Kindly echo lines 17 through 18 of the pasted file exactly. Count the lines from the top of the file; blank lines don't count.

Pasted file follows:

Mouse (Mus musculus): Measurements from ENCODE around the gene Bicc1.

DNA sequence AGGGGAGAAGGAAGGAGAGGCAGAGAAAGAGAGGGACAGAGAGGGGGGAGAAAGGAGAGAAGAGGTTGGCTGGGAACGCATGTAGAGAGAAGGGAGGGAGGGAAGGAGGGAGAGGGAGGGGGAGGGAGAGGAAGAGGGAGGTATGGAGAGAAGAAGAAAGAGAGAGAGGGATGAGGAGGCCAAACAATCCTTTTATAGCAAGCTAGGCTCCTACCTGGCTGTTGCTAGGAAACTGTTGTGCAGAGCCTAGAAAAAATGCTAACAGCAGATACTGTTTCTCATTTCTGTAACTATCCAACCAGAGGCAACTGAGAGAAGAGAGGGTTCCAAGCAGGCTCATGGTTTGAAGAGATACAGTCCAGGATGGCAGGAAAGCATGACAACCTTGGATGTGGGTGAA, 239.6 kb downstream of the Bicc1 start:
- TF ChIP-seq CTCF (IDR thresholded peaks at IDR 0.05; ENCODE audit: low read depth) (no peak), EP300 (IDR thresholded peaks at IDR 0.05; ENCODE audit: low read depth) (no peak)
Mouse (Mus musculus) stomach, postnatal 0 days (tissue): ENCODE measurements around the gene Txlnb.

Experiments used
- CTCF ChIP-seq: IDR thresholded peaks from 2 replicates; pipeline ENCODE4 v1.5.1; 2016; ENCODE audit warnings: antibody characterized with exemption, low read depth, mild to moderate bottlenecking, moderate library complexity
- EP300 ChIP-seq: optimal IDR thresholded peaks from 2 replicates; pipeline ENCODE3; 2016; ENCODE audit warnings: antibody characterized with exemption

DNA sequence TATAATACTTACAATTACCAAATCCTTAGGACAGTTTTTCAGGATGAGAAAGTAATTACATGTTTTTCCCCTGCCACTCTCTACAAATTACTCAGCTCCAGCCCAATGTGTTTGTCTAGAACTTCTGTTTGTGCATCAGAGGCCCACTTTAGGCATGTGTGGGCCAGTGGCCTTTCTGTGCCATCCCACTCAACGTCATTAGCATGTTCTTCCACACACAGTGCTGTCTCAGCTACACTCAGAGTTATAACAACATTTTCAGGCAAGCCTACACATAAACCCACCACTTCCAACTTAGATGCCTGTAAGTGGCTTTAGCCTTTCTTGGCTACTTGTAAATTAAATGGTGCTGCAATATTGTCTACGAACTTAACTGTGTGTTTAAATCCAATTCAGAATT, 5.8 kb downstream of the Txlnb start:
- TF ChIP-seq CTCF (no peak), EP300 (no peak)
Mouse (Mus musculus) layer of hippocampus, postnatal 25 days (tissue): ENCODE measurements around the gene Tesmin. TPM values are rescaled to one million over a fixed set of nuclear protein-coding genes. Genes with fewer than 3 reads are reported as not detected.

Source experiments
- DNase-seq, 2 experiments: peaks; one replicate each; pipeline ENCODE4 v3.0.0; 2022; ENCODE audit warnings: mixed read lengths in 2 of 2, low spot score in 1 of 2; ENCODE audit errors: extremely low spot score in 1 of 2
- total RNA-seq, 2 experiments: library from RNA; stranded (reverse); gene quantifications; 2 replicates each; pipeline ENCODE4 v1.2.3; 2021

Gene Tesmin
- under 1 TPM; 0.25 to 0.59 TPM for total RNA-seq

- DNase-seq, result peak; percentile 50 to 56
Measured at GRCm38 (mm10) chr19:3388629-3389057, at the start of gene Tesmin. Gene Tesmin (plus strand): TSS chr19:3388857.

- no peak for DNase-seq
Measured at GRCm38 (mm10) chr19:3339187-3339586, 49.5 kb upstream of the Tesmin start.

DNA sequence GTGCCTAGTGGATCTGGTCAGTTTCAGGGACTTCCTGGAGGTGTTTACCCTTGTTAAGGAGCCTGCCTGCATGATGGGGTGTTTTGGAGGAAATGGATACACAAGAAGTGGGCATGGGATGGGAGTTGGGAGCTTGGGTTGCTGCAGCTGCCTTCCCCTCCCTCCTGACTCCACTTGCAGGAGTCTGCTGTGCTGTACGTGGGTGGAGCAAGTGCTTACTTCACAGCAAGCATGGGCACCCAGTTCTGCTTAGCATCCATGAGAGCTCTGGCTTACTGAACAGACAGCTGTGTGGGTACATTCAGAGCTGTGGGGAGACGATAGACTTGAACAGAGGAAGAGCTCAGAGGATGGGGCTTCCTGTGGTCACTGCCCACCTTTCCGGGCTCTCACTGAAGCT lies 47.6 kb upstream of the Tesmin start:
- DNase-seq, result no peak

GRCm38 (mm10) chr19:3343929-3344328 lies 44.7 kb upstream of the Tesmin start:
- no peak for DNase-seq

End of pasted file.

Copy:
Measured at GRCm38 (mm10) chr19:3388629-3389057, at the start of gene Tesmin. Gene Tesmin (plus strand): TSS chr19:3388857.

- no peak for DNase-seq